• Cost-plus pricing: This pricing model adds a percentage profit as a line item on cost. This model causes prices to fluctuate basis input costs.
  • Demand-based pricing: Lastly, this pricing analytics model looks at market sentiments and other external demand-based factors to determine the price.

Average revenue per user (ARPU)

The average revenue per user (ARPU) is the net value of the revenue for a pre-defined period divided by the number of users. This metric is essential to understand if there is an uptick in each user’s revenue. ARPU allows organizations to calculate if their pricing model suits their market, competitive benchmarking, value analysis, and more.

An example of this pricing model is a phone manufacturer that launches multiple phone variants a year across different features and price points. Higher the ARPU, the higher the profitability of the brand.

Customer lifetime value (CLV) and customer acquisition cost (CAC)

Customer lifetime value (CLV) and customer acquisition cost (CAC) are important metrics in pricing analytics research. When CLV outweighs CAC, that is a win for your brand. You want to spend the least amount of money to bring in a customer and then what’s required to keep them as customers for your brand for long, so they continue to spend with your brand.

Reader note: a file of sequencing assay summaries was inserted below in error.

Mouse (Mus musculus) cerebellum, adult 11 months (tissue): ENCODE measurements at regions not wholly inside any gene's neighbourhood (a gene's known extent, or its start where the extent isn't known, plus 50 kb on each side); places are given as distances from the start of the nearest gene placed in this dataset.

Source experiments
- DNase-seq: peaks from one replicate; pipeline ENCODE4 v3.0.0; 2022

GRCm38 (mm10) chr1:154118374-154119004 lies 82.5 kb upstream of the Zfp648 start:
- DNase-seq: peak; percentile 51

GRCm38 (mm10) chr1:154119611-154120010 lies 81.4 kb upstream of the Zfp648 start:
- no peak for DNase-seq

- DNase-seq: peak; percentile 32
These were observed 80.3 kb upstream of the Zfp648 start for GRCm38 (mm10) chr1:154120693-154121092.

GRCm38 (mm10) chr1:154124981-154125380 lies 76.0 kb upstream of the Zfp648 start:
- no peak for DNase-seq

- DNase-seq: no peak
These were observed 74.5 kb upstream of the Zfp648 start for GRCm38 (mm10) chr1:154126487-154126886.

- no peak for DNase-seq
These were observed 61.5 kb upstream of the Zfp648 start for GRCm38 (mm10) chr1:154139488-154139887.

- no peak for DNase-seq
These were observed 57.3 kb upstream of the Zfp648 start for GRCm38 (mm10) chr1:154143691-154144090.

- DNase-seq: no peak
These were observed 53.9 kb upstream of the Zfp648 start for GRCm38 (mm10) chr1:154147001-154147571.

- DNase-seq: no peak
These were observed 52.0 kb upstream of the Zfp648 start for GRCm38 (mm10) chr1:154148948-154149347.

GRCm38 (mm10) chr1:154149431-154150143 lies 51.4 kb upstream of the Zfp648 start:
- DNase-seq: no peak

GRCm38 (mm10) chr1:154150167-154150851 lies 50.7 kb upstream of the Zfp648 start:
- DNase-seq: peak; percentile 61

Tools to conduct pricing analytics

We have looked at the benefits of pricing analytics and the different types with examples and their nuances. Let’s now dive deeper into how to conduct pricing analytics. While data is at the heart of any pricing strategy, how you collect and analyze that data is imperative.

Research data can be in the form of qualitative research or quantitative research. Using the right mix of both offers the maximum value for pricing analytics.

Van Westendorp pricing sensitivity

The Van Westendorp pricing sensitivity allows researchers to understand the value of fundamental psychological price points and how much consumers are willing to pay or spend on a product or service. This method will enable researchers to look at a range of prices that users are willing to pay and the dropoff in consumers based on perceived value or lack of it. 

Choice-based modeling

The choice-based modeling technique calculates willingness to pay for specific products or services, tradeoffs on features, and more using the conjoint analysis and maxdiff analysis modeling techniques.

These quantitative research methods are the most widely used methods by researchers to understand customers’ choices and the price that customers are willing to pay.

Focus groups

Focus groups are a qualitative research method to gather in-depth information about a product or service. Using this model for pricing analytics allows brands to leverage the continuous discovery model and keep evolving or tweaking prices based on various macro and micro factors in the market and demographic segmentation.

Gabor-Granger price modeling

Gabor-Granger is a pricing research technique for determining a revenue and demand curve for a specific product or service. This survey research model helps determine a product’s or service’s price elasticity.